Nbs1 flexibly tethers Ctp1 and Mre11-Rad50 to coordinate DNA double-strand break processing and repair.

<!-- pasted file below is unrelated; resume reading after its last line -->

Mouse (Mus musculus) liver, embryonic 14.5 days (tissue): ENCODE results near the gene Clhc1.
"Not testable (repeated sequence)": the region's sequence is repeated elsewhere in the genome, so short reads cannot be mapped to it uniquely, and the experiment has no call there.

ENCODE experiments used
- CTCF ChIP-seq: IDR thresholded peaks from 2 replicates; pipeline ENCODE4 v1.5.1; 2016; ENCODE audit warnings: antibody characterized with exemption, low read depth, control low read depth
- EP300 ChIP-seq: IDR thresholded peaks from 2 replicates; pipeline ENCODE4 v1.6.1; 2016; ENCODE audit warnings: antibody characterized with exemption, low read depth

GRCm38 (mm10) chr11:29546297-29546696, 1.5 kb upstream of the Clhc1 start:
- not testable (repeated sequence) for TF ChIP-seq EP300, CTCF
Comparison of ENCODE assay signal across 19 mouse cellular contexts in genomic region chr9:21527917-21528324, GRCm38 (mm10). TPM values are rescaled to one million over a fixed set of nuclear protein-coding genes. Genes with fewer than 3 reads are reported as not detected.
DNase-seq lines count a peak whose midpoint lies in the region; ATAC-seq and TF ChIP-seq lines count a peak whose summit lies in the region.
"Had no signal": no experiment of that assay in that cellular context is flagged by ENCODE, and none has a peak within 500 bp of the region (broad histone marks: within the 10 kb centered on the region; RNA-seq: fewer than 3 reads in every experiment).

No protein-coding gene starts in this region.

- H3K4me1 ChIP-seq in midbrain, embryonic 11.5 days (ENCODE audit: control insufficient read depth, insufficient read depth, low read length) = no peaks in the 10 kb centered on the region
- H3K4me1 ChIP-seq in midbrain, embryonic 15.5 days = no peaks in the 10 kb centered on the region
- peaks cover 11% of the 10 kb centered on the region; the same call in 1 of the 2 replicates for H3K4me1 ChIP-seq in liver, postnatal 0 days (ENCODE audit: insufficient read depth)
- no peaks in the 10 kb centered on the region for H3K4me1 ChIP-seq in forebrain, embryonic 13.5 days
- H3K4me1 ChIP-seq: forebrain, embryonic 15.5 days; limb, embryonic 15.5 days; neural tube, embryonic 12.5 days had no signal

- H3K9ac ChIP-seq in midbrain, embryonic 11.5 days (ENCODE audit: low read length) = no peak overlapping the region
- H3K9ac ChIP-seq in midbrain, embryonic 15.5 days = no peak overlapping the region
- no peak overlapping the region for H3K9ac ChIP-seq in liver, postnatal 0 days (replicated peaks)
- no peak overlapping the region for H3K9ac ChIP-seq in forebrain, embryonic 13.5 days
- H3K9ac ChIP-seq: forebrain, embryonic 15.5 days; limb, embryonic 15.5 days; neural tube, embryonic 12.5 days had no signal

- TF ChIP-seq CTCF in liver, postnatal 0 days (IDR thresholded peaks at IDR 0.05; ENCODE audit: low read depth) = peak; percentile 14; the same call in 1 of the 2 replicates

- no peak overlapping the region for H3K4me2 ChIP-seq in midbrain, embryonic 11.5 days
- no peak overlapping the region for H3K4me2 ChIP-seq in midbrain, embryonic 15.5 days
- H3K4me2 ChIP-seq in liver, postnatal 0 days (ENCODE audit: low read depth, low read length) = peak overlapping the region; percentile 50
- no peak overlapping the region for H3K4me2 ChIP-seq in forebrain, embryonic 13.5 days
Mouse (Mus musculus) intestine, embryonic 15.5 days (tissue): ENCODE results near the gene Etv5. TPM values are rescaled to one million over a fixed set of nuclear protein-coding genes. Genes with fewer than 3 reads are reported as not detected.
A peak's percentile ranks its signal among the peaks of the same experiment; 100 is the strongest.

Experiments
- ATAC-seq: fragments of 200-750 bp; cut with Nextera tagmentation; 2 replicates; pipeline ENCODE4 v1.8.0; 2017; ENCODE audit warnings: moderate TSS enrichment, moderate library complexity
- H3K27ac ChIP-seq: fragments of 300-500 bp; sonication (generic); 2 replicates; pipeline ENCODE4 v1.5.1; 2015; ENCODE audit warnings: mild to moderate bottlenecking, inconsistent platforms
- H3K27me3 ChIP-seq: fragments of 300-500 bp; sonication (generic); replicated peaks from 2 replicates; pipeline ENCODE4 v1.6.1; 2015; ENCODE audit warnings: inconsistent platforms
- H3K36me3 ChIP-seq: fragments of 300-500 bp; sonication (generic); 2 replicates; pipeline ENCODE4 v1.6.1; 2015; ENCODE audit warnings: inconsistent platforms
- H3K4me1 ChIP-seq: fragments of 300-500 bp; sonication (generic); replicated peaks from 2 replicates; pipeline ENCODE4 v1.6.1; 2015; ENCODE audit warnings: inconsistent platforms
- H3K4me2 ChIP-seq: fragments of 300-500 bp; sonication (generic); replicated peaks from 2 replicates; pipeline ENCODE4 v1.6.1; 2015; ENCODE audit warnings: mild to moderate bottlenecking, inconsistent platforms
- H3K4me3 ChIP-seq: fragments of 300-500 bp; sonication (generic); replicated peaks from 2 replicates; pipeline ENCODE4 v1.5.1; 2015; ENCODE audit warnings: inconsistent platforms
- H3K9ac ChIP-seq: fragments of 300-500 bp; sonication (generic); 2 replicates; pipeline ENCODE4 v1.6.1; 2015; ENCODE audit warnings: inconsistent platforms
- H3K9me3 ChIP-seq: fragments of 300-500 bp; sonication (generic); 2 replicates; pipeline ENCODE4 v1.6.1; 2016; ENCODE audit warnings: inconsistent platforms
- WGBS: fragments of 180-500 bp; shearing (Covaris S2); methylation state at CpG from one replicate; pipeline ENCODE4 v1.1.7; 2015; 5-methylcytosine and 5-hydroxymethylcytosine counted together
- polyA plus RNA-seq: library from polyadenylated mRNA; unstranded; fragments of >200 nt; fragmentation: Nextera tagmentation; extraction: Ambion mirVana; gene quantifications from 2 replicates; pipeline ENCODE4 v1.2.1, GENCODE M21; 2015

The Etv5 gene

The Nijmegen breakage syndrome 1 (Nbs1) subunit of the Mre11-Rad50-Nbs1 (MRN) complex protects genome integrity by coordinating double-strand break (DSB) repair and checkpoint signaling through undefined interactions with ATM, MDC1, and Sae2/Ctp1/CtIP. Here, fission yeast and human Nbs1 structures defined by X-ray crystallography and small angle X-ray scattering (SAXS) reveal Nbs1 cardinal features: fused, extended, FHA-BRCT(1)-BRCT(2) domains flexibly linked to C-terminal Mre11- and ATM-binding motifs. Genetic, biochemical, and structural analyses of an Nbs1-Ctp1 complex show Nbs1 recruits phosphorylated Ctp1 to DSBs via binding of the Nbs1 FHA domain to a Ctp1 pThr-Asp motif. Nbs1 structures further identify an extensive FHA-BRCT interface, a bipartite MDC1-binding scaffold, an extended conformational switch, and the molecular consequences associated with cancer predisposing Nijmegen breakage syndrome mutations. Tethering of Ctp1 to a flexible Nbs1 arm suggests a mechanism for restricting DNA end processing and homologous recombination activities of Sae2/Ctp1/CtIP to the immediate vicinity of DSBs.
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